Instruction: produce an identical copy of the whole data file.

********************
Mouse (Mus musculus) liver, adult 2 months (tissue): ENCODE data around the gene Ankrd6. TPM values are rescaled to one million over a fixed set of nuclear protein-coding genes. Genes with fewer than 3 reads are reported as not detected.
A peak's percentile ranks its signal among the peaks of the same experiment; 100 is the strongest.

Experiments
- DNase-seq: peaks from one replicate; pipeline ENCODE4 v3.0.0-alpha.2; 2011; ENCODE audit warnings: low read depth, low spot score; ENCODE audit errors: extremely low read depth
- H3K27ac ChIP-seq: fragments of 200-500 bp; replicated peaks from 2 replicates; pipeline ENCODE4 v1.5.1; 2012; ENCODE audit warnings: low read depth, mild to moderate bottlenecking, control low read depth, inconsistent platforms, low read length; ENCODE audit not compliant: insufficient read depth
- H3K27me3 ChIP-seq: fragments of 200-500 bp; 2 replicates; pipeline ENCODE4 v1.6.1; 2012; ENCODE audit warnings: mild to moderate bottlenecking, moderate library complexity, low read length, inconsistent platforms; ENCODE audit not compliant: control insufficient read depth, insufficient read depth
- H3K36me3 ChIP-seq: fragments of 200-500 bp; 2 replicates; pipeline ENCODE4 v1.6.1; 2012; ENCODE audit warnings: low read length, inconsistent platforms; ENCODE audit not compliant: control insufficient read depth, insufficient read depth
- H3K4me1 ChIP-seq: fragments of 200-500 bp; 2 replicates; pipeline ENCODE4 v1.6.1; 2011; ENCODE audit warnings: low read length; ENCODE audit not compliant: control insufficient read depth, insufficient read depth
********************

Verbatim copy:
Mouse (Mus musculus) liver, adult 2 months (tissue): ENCODE data around the gene Ankrd6. TPM values are rescaled to one million over a fixed set of nuclear protein-coding genes. Genes with fewer than 3 reads are reported as not detected.
A peak's percentile ranks its signal among the peaks of the same experiment; 100 is the strongest.

Experiments
- DNase-seq: peaks from one replicate; pipeline ENCODE4 v3.0.0-alpha.2; 2011; ENCODE audit warnings: low read depth, low spot score; ENCODE audit errors: extremely low read depth
- H3K27ac ChIP-seq: fragments of 200-500 bp; replicated peaks from 2 replicates; pipeline ENCODE4 v1.5.1; 2012; ENCODE audit warnings: low read depth, mild to moderate bottlenecking, control low read depth, inconsistent platforms, low read length; ENCODE audit not compliant: insufficient read depth
- H3K27me3 ChIP-seq: fragments of 200-500 bp; 2 replicates; pipeline ENCODE4 v1.6.1; 2012; ENCODE audit warnings: mild to moderate bottlenecking, moderate library complexity, low read length, inconsistent platforms; ENCODE audit not compliant: control insufficient read depth, insufficient read depth
- H3K36me3 ChIP-seq: fragments of 200-500 bp; 2 replicates; pipeline ENCODE4 v1.6.1; 2012; ENCODE audit warnings: low read length, inconsistent platforms; ENCODE audit not compliant: control insufficient read depth, insufficient read depth
- H3K4me1 ChIP-seq: fragments of 200-500 bp; 2 replicates; pipeline ENCODE4 v1.6.1; 2011; ENCODE audit warnings: low read length; ENCODE audit not compliant: control insufficient read depth, insufficient read depth